1. Pay attention to what motivates you. I think people get too wrapped up in finding their passion, or purpose. Most people don’t have a single overarching passion and it can be confusing to try to parse out what’s meant for you. A more direct route is to notice what actually motivates you to get to work on something. When I asked myself that question I realized two things. The first is that I am very motivated to get to work when I feel I am actively learning something. The second is that I love the thrill of meeting deadlines, and I’m very motivated by deadlines to get to work and get things done. I have a competitive streak, and there is something about having a clear deadline that really allows me to take advantage of that part of my personality.
  2. Make it as easy as possible for others to say “yes” to what you are offering. Sometimes that means doing more work than it seems like you should have to do. For example, I was hosting a conference and wanted “partners” to help me advertise. So I created all of the graphics and materials they would need to share about my event for them. And it worked — 80 percent said yes. Because I made it so easy for them.

Ask yourself, “What makes me look forward to going to work?”

On productized services

PodReacher is a productized agency. About 75 percent of the work we do is productized and usually includes turning a recording (podcast, webinar, video) into a blog post. But we also create longform content like ebooks, white papers, and more.

I’m a big fan of productizing when possible. It’s helpful for workflow as well as the sales process. Customers also gain a lot of confidence when you can clearly articulate your process and tell them what to expect at every step.

On what’s next

My goal is to turn PodReacher into the go-to agency for B2B thought leadership content. Repurposing is the most efficient way to create this type of content and have it be as impactful as possible. Over the last three years we have pioneered our “content transformation” process where we take the spoken word (via a recording) and turn it into written content that resonates with audiences. There’s a lot of demand for content that advances ideas and builds a narrative. I want to keep improving our process so that it is as frictionless as possible for marketers to transform thoughts into ideas.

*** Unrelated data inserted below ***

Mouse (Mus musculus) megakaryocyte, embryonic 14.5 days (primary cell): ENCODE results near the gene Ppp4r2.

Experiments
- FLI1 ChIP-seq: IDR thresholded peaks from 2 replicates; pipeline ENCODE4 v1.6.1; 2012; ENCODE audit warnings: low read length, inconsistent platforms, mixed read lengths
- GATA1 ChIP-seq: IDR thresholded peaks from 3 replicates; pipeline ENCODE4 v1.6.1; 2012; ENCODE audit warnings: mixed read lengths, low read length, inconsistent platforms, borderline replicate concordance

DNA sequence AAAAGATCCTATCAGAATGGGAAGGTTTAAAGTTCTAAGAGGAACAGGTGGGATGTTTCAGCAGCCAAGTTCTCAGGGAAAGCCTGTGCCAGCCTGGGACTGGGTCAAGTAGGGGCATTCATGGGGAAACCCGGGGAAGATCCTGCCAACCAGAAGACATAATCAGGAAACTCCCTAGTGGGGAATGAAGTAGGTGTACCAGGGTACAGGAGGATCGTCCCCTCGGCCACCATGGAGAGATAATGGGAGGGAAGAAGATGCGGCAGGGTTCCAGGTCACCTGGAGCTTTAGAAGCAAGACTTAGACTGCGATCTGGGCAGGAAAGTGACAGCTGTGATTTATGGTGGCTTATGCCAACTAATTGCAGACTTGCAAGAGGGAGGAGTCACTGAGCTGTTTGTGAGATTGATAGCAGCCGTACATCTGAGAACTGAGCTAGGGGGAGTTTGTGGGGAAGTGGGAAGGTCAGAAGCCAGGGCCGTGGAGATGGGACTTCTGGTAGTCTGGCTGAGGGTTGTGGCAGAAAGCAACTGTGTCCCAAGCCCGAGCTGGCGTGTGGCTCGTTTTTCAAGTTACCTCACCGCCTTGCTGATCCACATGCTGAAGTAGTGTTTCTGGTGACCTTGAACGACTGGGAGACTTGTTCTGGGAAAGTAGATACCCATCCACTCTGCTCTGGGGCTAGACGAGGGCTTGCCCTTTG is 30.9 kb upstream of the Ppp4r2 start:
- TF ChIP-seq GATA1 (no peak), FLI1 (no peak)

Wrap up:

  • What I’m reading: Almanack of Naval Ravikant
  • What I’m watching: Dopesick (Hulu)
  • What I’m listening to: The Dropout (about the Elizabeth Holmes trial)
  • One sentence of advice to new Indie Hackers: Start and then keep putting one foot in front of the other.
  1. 5

    Great interview! I've always been impressed with how Jacci thinks about growing content businesses, so it's cool to see so much of her advice in one place.

    1. 2

      Thank you @alexisgrant! It was such a fun and inspiring interview. 🔥

  2. 3

    wow, awesome story! Thanks Teela and Jaclyn!

  3. 3

    Great article, Teela! Thanks for sharing. 🙏🏻

    1. 1

      You're so welcome! 😀

  4. 2

    Sorry if I missed it (or am supposed to know) - but what does productizing mean? Great post!

    1. 2

      Great question @paypug! A productized service is essentially just a service that is presented as product. So, for example, instead of clients paying you an hourly rate, you have customers buying a well-defined “product” from you at a set price. That product might be three 500-word seo-optimized blog posts, instead of charging by word or hour. There are tons of benefits, not the least of which is that the delivery of productized services can then be fine-tuned and templatized to make your business more efficient and increase quality. Here’s a decent breakdown.

      1. 1

        Thank you, makes sense!

    2. 1

      Thanks for reading! @teela_na nailed it. Let me know if there are any other questions I can asnwer about this!

    3. 0

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  5. 1

    Great achievement @teela_na! When I read that you are trying to productize the service, I thought that you might be able to optimize the creation process: You could transcribe the audio through (Descript works really well in case you haven't used it) and then into a summary tool (e.g. https://www.paraphraser.io/text-summarizer). Of course, compression means loss of nuances but it might be worth a try!